A generalist may often seem to be someone who is like the proverbial "Jack of all trades but master of none". In producing software, one of the significant differences between the software testing and software development functions is the presence or absence of generalists. Typically, a software developer is a specialist. A software developer is expected to specialize in a specific area. The emphasis in software development is on the depth of knowledge acquired. There is little scope for a generalist here unless you move up the food chain and occupy a senior managerial position. In contrast to this, the software testing function values generalists. The emphasis on generalists in software testing is on their breadth of knowledge acquired rather than depth alone.

A generalist software tester is able to test and comment on a product or feature without needing to know about its internal workings. Generalist software testers are often required to quickly come to speed on a new product or feature and test from an end user perspective. This requires them to gain a broad understanding of the various aspects of the product in a short time. These software testers bring in a different perspective in comparison to the software developers.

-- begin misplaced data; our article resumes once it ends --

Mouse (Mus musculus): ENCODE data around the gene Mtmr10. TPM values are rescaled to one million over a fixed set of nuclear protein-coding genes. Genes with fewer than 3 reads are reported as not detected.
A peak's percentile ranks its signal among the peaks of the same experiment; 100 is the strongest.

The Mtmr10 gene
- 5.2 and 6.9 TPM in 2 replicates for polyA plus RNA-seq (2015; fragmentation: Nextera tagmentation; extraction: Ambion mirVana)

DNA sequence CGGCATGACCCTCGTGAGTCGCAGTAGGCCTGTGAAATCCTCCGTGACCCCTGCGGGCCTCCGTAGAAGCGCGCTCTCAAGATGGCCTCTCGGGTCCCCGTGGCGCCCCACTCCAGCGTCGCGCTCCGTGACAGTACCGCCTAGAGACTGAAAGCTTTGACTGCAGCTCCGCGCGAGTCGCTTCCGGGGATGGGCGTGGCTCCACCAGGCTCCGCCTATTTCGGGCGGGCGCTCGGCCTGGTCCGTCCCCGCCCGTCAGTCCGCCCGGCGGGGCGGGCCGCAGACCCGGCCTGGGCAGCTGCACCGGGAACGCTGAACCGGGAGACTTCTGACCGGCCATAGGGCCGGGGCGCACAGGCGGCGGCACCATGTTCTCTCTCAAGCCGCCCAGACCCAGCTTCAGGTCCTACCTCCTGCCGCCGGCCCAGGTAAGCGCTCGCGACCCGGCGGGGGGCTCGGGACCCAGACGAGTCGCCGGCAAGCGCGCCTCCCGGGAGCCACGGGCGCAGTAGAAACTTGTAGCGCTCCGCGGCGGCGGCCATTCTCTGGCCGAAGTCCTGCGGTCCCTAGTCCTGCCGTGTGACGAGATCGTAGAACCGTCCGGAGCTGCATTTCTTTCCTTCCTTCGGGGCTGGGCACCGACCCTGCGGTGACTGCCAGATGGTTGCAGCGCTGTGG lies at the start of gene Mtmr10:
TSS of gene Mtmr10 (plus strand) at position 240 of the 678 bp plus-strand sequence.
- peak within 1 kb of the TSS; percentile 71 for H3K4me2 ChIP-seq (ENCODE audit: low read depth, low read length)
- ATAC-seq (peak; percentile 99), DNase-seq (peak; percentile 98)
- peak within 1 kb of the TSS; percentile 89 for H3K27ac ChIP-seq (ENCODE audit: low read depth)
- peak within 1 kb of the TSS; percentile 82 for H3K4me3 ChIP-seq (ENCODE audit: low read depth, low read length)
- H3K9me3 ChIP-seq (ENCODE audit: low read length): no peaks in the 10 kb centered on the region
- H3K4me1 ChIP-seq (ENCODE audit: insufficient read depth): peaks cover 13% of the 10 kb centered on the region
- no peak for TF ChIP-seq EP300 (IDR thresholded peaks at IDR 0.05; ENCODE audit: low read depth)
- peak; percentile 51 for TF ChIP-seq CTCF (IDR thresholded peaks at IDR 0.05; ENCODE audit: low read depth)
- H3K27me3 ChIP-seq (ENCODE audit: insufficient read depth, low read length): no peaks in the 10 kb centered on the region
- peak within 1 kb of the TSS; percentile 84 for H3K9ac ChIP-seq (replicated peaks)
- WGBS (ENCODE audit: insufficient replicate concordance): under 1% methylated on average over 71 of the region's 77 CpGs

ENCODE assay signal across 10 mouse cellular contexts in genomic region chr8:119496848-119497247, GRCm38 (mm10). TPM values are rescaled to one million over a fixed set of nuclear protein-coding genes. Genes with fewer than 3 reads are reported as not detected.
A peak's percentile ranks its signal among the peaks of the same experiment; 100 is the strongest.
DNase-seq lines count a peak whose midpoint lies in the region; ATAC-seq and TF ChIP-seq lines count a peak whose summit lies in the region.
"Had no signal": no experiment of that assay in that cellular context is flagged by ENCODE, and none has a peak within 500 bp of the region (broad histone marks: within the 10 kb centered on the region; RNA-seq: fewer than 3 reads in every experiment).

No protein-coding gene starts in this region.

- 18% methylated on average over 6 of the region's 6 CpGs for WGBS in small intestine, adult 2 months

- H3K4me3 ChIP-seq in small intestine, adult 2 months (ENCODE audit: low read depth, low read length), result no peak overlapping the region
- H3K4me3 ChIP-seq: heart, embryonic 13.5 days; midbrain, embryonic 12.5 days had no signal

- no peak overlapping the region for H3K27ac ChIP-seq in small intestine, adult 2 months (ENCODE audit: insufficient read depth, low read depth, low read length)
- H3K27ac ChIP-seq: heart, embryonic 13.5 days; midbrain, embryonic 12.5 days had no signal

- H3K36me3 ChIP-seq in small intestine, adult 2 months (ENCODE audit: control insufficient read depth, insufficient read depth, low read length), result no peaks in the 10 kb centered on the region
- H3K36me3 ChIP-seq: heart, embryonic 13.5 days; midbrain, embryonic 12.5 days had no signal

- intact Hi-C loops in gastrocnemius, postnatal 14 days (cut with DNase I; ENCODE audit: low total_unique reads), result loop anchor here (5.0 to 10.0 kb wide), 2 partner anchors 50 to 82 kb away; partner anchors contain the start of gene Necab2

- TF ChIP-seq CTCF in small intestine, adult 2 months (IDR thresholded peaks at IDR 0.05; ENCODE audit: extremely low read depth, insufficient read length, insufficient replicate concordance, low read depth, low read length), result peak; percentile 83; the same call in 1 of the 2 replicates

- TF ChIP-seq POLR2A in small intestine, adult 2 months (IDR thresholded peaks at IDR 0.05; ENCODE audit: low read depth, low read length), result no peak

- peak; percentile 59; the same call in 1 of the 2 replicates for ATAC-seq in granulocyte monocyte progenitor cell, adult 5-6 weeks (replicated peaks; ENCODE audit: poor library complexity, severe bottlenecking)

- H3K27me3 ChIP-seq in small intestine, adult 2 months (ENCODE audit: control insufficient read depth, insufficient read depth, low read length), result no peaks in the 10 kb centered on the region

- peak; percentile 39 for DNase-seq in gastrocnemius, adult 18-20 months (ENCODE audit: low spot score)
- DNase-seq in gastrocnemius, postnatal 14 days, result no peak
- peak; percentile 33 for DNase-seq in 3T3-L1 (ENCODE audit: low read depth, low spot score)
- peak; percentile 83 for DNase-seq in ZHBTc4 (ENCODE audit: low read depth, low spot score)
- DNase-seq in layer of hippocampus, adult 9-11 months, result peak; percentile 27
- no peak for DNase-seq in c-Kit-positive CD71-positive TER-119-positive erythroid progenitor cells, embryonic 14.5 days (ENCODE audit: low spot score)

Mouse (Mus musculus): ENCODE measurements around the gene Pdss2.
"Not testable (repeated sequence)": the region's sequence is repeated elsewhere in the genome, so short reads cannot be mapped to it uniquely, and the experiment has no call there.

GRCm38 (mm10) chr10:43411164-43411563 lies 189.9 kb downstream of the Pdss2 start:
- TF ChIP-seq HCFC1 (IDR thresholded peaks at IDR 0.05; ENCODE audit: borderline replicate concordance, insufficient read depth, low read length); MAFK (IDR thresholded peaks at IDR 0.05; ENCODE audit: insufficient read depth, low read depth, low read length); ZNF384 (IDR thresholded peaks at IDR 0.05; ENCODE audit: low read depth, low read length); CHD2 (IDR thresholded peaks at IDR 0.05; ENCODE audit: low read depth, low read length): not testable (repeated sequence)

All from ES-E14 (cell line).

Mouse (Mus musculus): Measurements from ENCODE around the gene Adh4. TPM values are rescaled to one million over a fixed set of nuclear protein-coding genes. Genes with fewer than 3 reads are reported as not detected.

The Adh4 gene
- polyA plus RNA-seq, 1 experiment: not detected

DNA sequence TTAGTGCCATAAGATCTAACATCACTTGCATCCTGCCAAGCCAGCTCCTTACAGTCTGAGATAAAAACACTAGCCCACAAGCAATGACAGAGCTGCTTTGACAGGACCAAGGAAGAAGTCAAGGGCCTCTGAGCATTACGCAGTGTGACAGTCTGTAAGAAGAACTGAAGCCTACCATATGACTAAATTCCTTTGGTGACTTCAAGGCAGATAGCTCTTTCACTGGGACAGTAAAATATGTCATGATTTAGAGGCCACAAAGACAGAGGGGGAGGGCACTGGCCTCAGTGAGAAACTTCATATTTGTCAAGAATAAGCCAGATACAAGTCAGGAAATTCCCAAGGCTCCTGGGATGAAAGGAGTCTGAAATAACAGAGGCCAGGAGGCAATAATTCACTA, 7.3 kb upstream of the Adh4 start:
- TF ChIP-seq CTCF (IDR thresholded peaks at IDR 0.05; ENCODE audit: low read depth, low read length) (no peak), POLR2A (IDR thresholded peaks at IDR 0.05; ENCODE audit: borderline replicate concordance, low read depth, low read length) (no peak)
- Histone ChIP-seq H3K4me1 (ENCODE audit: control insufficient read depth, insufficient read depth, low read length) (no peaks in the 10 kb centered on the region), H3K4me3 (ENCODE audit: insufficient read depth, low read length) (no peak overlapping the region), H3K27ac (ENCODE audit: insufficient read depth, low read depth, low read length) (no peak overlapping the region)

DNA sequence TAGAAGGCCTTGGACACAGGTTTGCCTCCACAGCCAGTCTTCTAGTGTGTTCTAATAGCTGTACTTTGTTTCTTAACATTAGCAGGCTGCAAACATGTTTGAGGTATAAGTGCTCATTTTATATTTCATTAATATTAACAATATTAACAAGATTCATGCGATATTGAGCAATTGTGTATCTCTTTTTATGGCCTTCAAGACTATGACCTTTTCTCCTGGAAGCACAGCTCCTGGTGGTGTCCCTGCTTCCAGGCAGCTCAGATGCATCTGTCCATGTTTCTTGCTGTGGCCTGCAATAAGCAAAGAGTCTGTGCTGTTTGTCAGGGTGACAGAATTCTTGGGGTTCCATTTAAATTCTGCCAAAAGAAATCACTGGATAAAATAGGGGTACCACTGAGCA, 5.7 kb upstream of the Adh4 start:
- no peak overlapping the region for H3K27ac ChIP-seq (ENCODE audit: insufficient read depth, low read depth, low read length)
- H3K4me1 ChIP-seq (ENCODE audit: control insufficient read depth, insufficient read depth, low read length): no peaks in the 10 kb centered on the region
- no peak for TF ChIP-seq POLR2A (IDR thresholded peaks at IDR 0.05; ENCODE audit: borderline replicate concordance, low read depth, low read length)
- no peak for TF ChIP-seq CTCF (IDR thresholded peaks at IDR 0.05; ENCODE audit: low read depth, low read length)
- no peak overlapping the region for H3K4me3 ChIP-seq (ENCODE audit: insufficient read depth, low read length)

On the face of it, this emphasis on breadth vs depth of knowledge may cause generalist software testers to be viewed as "ignorant". However, it is this very "ignorance" that helps these software testers examine the application under test (AUT) the way an user would without being too familiar with the internal workings or the technological underpinnings. Generalist software testers however do need to be familiar and well aware of the customers usage, their domain and environment. This domain knowledge coupled with a broad based understanding of the product helps generalist software testers add significant value to the organization.

Software Testing and Software Development

Two significant functions involved in producing software; different like chalk and cheese, yet co-dependent and (must) work together to produce a quality deliverable.